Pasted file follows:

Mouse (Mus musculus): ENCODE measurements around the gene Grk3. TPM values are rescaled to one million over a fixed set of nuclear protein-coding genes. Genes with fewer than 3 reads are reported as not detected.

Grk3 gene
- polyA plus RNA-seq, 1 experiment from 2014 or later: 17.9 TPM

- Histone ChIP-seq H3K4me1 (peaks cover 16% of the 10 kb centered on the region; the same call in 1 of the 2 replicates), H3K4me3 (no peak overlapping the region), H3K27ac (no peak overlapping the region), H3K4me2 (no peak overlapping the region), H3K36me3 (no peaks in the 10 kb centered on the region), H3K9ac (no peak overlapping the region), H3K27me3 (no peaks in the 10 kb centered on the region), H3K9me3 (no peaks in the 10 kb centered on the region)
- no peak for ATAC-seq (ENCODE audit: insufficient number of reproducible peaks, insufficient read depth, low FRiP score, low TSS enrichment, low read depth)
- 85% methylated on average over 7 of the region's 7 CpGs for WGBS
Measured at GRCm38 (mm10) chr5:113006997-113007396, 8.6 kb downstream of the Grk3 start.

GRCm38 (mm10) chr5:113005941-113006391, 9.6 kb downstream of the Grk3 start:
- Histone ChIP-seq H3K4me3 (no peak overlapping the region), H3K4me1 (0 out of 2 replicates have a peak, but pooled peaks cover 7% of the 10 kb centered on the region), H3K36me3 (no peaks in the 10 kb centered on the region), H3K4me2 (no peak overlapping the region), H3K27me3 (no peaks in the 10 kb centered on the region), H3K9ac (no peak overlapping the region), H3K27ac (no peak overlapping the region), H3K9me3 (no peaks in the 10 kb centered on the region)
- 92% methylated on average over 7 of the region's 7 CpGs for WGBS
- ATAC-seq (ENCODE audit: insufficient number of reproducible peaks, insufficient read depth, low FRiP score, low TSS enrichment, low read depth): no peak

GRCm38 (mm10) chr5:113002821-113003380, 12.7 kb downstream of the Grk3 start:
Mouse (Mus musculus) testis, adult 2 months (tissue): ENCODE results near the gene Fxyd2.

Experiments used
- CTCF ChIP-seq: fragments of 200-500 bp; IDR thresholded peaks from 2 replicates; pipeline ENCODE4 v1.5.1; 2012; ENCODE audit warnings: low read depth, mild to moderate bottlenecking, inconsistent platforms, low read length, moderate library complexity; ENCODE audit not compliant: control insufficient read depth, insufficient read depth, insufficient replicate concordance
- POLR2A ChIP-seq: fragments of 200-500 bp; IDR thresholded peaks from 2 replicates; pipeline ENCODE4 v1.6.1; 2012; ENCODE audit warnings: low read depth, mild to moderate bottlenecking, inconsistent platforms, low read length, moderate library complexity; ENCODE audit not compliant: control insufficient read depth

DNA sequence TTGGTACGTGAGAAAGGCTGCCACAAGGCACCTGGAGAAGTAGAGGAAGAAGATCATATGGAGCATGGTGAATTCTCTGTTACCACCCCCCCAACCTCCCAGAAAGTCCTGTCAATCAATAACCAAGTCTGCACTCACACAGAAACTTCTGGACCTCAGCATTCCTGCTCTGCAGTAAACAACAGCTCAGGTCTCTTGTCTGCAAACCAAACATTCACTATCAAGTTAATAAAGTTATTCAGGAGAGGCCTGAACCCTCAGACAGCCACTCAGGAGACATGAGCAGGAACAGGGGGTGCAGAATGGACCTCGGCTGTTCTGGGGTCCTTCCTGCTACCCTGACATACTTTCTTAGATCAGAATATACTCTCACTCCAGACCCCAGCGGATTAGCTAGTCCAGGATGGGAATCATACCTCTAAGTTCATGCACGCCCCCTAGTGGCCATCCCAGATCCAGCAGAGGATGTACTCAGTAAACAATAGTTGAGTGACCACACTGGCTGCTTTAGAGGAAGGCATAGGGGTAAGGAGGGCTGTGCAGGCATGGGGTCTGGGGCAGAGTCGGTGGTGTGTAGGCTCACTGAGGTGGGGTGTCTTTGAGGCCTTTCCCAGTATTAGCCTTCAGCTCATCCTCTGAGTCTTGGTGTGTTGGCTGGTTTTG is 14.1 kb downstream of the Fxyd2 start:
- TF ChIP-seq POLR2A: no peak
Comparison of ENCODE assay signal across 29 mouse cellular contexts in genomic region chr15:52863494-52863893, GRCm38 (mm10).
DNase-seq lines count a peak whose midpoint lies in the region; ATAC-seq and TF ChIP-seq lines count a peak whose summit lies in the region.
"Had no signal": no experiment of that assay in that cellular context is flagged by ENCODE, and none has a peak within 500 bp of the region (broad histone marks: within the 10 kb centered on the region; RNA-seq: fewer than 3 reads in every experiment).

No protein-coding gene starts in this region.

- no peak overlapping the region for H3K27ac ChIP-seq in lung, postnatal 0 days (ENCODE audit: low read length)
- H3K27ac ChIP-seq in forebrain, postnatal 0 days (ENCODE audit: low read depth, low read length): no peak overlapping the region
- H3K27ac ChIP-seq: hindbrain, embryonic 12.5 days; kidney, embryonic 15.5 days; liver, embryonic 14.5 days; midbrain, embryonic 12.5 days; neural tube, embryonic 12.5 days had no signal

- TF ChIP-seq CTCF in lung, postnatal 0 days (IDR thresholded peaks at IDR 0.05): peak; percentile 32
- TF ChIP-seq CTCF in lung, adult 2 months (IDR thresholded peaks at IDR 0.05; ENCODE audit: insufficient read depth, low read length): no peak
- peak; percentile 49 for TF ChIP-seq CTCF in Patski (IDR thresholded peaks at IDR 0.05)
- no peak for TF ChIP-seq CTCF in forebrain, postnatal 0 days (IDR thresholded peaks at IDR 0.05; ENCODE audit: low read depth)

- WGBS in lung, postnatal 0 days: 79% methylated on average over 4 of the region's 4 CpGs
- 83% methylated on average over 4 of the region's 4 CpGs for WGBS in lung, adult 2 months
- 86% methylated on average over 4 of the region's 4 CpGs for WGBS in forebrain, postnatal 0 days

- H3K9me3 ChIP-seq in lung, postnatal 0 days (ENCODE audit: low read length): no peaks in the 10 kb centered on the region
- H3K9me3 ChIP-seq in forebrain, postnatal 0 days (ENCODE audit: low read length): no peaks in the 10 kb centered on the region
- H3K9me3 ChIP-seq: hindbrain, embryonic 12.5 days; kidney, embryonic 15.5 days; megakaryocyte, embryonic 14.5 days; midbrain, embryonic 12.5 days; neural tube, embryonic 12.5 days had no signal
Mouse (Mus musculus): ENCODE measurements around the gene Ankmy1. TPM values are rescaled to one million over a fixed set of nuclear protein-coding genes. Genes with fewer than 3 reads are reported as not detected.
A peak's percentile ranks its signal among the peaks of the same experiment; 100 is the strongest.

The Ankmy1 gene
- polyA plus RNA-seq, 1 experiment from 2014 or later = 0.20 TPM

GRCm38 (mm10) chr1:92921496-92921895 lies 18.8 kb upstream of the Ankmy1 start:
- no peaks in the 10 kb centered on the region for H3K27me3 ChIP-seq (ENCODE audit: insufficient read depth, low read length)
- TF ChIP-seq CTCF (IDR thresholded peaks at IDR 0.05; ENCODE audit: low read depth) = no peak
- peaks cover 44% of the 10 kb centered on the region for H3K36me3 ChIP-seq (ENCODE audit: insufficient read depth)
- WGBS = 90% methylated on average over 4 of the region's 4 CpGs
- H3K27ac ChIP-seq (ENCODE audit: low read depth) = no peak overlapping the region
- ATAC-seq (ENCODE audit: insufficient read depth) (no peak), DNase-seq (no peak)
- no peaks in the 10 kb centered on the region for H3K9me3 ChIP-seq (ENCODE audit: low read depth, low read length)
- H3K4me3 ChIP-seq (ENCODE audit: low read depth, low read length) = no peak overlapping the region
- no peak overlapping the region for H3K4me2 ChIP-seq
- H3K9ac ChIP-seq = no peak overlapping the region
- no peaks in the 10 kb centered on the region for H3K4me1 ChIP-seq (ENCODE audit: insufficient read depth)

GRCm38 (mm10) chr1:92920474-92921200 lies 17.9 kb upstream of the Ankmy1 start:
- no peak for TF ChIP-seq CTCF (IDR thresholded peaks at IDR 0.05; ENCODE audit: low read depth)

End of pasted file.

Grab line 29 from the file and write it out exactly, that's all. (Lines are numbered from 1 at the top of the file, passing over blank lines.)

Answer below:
- no peak for TF ChIP-seq CTCF in forebrain, postnatal 0 days (IDR thresholded peaks at IDR 0.05; ENCODE audit: low read depth)